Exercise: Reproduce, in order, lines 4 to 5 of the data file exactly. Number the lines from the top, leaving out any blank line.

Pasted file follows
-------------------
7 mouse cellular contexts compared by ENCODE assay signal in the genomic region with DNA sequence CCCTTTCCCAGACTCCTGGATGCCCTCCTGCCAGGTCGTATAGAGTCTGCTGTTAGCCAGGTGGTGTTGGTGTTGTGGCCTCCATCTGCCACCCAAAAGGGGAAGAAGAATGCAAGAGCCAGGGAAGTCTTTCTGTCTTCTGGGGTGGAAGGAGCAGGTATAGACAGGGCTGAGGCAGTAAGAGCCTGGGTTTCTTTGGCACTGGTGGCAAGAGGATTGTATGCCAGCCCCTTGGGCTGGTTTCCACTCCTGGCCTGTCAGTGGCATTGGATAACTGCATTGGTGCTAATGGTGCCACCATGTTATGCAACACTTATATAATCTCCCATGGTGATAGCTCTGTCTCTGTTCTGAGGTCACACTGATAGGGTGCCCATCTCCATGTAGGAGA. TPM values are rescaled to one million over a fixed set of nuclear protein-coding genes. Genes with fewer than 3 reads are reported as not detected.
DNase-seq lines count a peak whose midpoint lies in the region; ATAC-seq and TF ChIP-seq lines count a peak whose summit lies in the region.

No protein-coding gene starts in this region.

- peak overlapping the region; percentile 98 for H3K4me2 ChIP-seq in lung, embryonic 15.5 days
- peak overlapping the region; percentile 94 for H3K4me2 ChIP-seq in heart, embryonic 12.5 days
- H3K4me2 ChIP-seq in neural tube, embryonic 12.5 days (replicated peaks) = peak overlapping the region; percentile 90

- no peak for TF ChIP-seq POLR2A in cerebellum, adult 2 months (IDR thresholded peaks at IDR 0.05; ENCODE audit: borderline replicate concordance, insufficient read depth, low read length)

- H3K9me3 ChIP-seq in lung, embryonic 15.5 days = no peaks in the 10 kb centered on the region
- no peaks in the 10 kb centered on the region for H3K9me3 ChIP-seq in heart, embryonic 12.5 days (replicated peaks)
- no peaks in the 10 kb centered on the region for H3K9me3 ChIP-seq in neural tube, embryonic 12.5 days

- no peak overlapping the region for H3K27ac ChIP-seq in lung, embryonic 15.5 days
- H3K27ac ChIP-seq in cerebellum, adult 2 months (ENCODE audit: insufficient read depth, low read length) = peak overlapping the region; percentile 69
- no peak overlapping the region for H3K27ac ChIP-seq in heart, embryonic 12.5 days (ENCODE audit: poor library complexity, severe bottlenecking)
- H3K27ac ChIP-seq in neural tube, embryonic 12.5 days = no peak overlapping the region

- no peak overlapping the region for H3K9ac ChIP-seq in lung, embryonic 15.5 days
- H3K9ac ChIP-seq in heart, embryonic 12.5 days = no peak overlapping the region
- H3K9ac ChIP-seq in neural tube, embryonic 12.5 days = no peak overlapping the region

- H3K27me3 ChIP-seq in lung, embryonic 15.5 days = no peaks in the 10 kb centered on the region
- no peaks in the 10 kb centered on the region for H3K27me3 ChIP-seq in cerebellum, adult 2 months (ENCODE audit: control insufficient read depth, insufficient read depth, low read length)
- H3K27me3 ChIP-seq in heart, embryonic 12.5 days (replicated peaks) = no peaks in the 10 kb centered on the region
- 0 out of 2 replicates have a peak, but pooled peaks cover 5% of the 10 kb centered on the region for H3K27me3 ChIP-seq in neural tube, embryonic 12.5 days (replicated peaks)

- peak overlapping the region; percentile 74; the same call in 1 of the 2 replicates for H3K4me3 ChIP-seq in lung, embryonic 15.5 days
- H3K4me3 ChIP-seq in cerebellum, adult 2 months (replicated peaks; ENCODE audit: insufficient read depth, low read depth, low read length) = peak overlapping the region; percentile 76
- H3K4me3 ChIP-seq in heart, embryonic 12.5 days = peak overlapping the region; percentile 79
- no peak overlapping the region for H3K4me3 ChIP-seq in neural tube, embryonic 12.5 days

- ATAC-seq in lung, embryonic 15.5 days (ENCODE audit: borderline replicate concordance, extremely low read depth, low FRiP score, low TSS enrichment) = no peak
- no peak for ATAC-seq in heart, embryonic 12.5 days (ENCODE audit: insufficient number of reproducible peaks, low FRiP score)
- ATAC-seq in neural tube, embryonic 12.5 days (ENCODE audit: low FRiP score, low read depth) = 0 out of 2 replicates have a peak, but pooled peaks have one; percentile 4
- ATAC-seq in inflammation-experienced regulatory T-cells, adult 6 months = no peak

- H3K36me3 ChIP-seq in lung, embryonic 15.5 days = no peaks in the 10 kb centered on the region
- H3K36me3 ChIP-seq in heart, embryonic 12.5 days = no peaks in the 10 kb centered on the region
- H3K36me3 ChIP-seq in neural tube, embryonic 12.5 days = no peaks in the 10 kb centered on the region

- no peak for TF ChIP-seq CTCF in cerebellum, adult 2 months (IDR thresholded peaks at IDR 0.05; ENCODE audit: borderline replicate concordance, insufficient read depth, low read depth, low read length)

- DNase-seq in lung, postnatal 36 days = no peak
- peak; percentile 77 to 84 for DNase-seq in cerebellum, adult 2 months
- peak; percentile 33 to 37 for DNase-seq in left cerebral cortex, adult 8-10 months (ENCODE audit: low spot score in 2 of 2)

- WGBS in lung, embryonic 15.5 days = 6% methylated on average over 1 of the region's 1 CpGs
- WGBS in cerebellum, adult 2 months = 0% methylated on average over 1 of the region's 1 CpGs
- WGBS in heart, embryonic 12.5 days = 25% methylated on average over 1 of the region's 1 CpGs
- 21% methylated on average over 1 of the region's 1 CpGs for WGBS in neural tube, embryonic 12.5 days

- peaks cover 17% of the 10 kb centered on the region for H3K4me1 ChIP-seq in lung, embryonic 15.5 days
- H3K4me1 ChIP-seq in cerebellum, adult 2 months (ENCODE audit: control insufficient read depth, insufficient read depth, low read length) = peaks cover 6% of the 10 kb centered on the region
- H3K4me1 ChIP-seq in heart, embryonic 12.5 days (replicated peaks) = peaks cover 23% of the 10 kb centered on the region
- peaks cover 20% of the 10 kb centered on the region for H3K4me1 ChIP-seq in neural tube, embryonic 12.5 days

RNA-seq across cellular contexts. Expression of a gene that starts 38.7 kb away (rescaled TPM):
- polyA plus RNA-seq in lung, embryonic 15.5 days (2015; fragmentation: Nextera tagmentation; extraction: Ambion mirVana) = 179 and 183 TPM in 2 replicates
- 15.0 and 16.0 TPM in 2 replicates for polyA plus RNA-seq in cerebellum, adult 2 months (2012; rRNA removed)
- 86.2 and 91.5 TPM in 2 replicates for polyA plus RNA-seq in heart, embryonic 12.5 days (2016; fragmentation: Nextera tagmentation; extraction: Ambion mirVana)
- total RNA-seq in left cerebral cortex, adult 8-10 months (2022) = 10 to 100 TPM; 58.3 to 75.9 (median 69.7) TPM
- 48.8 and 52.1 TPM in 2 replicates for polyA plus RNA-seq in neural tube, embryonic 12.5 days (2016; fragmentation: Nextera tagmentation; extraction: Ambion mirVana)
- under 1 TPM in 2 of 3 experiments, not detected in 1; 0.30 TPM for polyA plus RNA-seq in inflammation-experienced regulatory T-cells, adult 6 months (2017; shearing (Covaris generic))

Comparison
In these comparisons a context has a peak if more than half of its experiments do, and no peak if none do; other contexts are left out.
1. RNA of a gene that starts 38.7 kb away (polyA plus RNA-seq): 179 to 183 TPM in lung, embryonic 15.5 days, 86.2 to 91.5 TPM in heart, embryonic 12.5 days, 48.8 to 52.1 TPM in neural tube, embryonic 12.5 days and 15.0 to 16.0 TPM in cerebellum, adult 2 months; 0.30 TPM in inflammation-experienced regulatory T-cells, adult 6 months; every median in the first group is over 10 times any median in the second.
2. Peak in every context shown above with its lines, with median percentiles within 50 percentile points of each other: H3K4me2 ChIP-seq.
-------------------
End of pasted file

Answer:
- peak overlapping the region; percentile 98 for H3K4me2 ChIP-seq in lung, embryonic 15.5 days
- peak overlapping the region; percentile 94 for H3K4me2 ChIP-seq in heart, embryonic 12.5 days